How to Create and Exchange Digital Documents
How to Create and Exchange Digital Documents
I'm a big believer in "eating my own dog food". In other
words, if I'm going to recommend something to you, it's
usually because I do it myself. This article is all about
digitizing as many of your paper documents as you can.
There are several ways to digitize your documents. Suppose
you need to share a document, perhaps a proposal, with a
client. Traditionally, we would create and print the
document, then mail it or fax it to the client. A far
better alternative is to create the document as an
electronic file, then simply send it via email. You can
creat the document as a Microsoft Word (or other word
processor) document or you can create a PDF document. In
general, I recommend using PDF documents. There are times,
however, when using Microsoft Word is the best choice.
Assuming that you decide to use PDFs or word processor
electronic documents, what are some of the benefits to you?
Security--Electronic forms can be secured with passwords or
certificates, thus preventing unauthorized third parties
from viewing their contents. Sure, there are tools
available on the Internet that can crack some forms of
document security, but remember that paper documents can
also be stolen, photocopied, and read by unauthorized
Format consistency--Although this doesn't apply to all
electronic documents, PDF documents maintain the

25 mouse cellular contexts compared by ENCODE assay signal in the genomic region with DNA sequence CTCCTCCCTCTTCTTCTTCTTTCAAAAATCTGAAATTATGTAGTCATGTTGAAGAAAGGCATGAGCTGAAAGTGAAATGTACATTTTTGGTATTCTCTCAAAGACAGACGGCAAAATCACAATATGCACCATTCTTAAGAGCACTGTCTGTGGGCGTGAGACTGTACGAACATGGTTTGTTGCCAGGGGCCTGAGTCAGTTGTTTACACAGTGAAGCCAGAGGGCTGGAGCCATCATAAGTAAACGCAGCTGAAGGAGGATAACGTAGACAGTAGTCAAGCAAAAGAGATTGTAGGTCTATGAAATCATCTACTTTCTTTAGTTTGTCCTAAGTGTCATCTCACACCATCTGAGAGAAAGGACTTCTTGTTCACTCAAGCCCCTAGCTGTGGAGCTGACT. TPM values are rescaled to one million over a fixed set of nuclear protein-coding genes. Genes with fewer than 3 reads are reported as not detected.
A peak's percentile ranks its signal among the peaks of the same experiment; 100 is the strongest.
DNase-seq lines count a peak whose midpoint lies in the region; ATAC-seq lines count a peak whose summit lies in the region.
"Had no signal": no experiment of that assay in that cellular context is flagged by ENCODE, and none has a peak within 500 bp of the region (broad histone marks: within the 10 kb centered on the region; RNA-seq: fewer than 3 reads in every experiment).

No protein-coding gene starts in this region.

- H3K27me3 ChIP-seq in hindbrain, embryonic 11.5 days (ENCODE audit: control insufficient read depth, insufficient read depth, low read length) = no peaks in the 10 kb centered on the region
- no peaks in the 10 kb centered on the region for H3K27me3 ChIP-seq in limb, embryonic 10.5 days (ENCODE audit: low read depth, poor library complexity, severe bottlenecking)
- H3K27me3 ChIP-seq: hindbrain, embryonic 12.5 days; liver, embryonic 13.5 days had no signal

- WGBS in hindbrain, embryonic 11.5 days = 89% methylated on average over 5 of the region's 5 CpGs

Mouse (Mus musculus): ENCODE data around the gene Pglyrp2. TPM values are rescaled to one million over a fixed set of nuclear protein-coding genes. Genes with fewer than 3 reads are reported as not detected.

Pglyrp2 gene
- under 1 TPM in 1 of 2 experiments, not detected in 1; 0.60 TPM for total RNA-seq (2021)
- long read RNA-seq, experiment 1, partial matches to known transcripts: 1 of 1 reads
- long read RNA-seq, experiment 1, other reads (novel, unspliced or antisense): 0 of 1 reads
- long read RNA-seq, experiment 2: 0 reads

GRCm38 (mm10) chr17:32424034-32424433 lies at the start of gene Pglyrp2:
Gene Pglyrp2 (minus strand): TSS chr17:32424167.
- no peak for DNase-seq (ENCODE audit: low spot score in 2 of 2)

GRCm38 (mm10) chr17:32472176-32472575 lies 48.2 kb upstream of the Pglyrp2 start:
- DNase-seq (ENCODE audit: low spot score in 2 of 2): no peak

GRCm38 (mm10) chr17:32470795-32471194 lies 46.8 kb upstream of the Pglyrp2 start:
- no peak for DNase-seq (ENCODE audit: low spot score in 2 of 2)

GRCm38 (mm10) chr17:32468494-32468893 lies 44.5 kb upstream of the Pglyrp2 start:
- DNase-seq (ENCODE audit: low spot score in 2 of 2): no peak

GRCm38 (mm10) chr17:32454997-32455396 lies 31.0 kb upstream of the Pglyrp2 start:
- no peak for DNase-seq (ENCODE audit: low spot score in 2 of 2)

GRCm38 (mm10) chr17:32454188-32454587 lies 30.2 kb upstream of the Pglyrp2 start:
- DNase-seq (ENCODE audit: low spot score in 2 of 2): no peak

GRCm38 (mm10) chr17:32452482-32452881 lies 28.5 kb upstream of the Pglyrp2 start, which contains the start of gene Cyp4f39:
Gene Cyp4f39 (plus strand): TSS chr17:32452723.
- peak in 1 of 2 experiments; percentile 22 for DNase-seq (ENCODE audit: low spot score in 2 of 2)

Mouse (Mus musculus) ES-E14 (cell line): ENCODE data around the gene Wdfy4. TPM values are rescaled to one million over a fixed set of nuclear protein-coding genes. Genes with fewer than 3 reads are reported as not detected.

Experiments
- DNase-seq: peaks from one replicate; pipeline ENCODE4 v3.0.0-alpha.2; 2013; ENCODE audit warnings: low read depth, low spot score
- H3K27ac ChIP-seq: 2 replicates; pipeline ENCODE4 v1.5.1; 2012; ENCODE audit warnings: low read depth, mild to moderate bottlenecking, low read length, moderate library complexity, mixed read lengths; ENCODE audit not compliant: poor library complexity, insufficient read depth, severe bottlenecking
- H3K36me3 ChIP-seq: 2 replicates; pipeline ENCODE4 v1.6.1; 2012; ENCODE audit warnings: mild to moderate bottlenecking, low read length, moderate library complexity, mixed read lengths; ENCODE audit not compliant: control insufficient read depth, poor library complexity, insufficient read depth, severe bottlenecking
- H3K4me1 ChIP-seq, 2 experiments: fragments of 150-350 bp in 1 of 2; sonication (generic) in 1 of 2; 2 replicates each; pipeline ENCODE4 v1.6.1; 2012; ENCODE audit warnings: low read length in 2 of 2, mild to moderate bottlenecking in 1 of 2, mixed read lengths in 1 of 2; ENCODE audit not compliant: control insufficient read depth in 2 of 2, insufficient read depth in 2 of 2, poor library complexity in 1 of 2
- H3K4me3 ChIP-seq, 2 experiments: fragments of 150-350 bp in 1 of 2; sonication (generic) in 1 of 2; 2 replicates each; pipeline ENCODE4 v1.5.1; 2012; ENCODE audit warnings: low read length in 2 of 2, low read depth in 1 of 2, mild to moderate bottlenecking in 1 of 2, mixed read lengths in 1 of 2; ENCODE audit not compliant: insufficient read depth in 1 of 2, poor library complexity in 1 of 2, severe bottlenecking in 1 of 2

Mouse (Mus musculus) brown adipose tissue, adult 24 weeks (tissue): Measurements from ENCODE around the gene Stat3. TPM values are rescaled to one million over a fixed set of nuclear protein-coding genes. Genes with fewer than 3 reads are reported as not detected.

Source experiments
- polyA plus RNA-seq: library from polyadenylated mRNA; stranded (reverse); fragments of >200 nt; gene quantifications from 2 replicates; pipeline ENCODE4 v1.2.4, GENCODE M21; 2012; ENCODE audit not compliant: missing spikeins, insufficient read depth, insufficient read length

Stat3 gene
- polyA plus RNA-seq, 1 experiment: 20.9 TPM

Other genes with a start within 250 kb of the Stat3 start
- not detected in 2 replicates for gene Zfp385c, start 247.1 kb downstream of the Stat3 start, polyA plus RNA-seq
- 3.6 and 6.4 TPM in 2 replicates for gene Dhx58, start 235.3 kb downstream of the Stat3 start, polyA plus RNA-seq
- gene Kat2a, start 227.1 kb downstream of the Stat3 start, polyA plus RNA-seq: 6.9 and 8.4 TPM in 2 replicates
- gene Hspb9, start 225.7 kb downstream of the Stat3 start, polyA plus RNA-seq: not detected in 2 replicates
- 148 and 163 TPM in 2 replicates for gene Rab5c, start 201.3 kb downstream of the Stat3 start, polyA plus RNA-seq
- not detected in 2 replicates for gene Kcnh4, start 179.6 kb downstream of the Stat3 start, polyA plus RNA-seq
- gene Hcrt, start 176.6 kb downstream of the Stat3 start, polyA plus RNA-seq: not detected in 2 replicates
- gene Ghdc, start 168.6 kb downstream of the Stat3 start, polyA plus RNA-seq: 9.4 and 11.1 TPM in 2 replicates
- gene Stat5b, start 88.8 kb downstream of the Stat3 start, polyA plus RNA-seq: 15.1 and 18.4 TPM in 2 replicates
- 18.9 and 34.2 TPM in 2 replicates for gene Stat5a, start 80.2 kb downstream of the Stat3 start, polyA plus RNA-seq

consistency of their format across all platforms. In other
words, people using a Macintosh will see exactly the same
document as those using a PC. The formatting is consistent
from one platform to another. The formatting of word
processor documents, however, can change as they move from
one computer to another.
Searchability--Electronic documents are easily searchable.
Just use the key combination of Control+F and enter a word
or a phrase and the computer will search for it within the
document. Have you ever been reading a book or magazine
article that mentions a name that was referred to earlier?
You scan the pages looking for that name or phrase, but
can't find it. That problem simply doesn't exist in
electronic documents. (It's especially true in technical
fields with lots of acronyms.)
Portability and conserving space--As a technologist, I used
to have shelves and shelves of technical books and
documents (most of which did a great job of gathering
dust!). Today, most of my technical documentation is stored